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Tech M&A dealmakers remain bullish, says MoFo survey

Morrison & Foerster, a global law firm, has released the results of its annual Tech M&A Market Survey, which show that dealmakers foresee 2022 sustaining a high level of M&A deal volume on top of record-setting activity in 2021. 

The second quarter of 2021 was especially active, with USD511 billion in aggregate deal value, far outstripping pre-pandemic highs. The new Morrison & Foerster survey report, Fast Forward: How Technology M&A Is Reshaping Industry, in conjunction with Mergermarket, also shows that the top drivers for tech M&A deals over the next 12 months will be scaling up for industry competitiveness, keeping pace with technological advances, and realigning strategies to address the lasting impact of the Covid-19 pandemic.

“This year’s appetite for transactions, higher tech valuations, and increasing acceptance of additional M&A financing structures translate into dealmaker optimism for tech M&A next year,” says Brandon Parris, Morrison & Foerster’s global M&A co-chair. “Companies continue to invest in their operations in order to compete in a constantly changing marketplace. The drive to grow and scale through new technologies will continue to fuel the tech M&A pipeline well into 2022, as companies seek market-leading positions in their industries.”

A total of 78 per cent and 54 per cent of respondents, respectively, expect aggregate tech M&A deal volumes and average values to increase through the first half of 2022.

Some 42 per cent of respondents abandoned or postponed a tech M&A deal between May 2020 and May 2021 due to the Covid-19 pandemic.

The key driver of respondents’ tech M&A strategy through May 2022 will be scaling up to increase competitiveness, with 22 per cent of survey respondents identifying this as the most important factor for their organisation.

Cloud technology is cited as the best near-term sector for dealmaking opportunities, as identified by a wide margin of respondents (19 per cent).

A total of 25 per cent of respondents believe the greatest challenge facing tech M&A through the first half of 2022 will be a stricter regulatory and foreign direct investment (FDI) environment.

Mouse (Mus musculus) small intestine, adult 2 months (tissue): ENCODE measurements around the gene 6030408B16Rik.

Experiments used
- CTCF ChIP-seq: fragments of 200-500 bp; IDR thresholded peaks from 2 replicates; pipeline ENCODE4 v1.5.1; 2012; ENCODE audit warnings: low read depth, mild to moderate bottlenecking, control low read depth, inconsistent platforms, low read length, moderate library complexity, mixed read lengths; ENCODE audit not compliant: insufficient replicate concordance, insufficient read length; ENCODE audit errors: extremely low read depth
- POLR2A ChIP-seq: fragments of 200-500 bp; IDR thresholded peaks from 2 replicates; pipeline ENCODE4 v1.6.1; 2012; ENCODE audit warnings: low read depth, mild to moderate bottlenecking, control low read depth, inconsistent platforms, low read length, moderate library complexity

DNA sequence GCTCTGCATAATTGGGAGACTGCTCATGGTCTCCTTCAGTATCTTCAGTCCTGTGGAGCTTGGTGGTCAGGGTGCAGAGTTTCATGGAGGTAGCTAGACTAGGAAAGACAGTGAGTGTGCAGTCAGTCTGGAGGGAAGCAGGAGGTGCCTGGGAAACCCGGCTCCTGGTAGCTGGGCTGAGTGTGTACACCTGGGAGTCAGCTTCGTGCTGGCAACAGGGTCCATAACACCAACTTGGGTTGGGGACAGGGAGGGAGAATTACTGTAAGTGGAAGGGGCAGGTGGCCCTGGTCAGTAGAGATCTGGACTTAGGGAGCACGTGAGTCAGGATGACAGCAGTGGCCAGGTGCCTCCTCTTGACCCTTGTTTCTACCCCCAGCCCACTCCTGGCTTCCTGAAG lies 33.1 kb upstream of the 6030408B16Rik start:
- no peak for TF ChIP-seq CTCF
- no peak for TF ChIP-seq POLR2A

The survey also shows that tech M&A values are expected to continue to rise over the next 12 months as a result of record investments made by venture capital, private equity, and other investors in 2021. Nearly three-quarters of North American respondents (73 per cent), for example, predict average tech deal values will increase, including nearly half (47 per cent) who expect a significant upsurge. Respondents in Asia and Europe also predominantly anticipate increased valuations, at 63 per cent and 57 per cent respectively. Latin America dealmakers were more cautious, with only half of respondents based in the region reporting that average deal values are expected to increase.

Over the last 12 months, private equity (PE)’s growing investment in tech has contributed to an increase in private company valuations. The survey also shows continued enthusiasm for the technology sector by PE respondents. While 45 per cent of corporates are anticipating doing two or three deals and 9 per cent expect to complete at least four tech M&A deals, PE respondents are more bullish on future tech investments, with nearly half (49 per cent) expecting to do two or three tech deals and almost a third (30 per cent) seeking to do four or more in the next year.

Across all respondents, high-growth tech companies operating for two to five years were the top M&A target. Nearly two-thirds of respondents (60 per cent) say they most frequently look to acquire tech companies with this profile, while 26 per cent preferred mature companies over five years old. Companies at this funding stage are looking to scale and grow, and the operational expertise of a venture capital (VC) or PE firm is especially beneficial at this juncture.

The market for high-growth tech companies is competitive as it is the preferred target for PE firms entering the traditional VC market. Nearly three-quarters (74 per cent) of PE respondents preferred high-growth companies compared to 46 per cent of corporate respondents. PE firms and corporates with shorter investment time horizons and more conservative risk-return strategies prefer tech companies with more road-tested business models, while VC firms have more experience and risk tolerance for startup investments.

When asked about the types of technology that offer the best opportunities for dealmaking over the next 12 months, respondents selected B2B technologies that supported new pandemic-driven preferences for convenience and safety. As a foundational technology that underpins the internet infrastructure and new lifestyles based on remote work, e-commerce, and at-home entertainment, cloud technology received the most responses, from 19 per cent of dealmakers; this illustrates the clear impact of the pandemic on deal-making. The next two leading subsectors, customer relationship management (16 per cent) and business intelligence and data analytics (14 per cent), underscore how firms are prioritizing large datasets to drive future tech M&A valuations.

Tech M&A deal volume reached record highs through the first half of 2021, assisted by a myriad of M&A deal structures from special purpose acquisition companies (SPACs) to joint ventures (JVs), to private investments in public equity (PIPEs), to club deals. Just under half (49 per cent) of all respondents are considering a SPAC for a tech M&A deal over the next 12 months, but private equity firms are enthusiastic adopters, with 57 per cent of PE respondents looking to close a SPAC transaction. The deal structures most likely to be utilised for upcoming tech M&A deals include JVs (25 per cent), club deals (21 per cent), and PIPEs (16 per cent).

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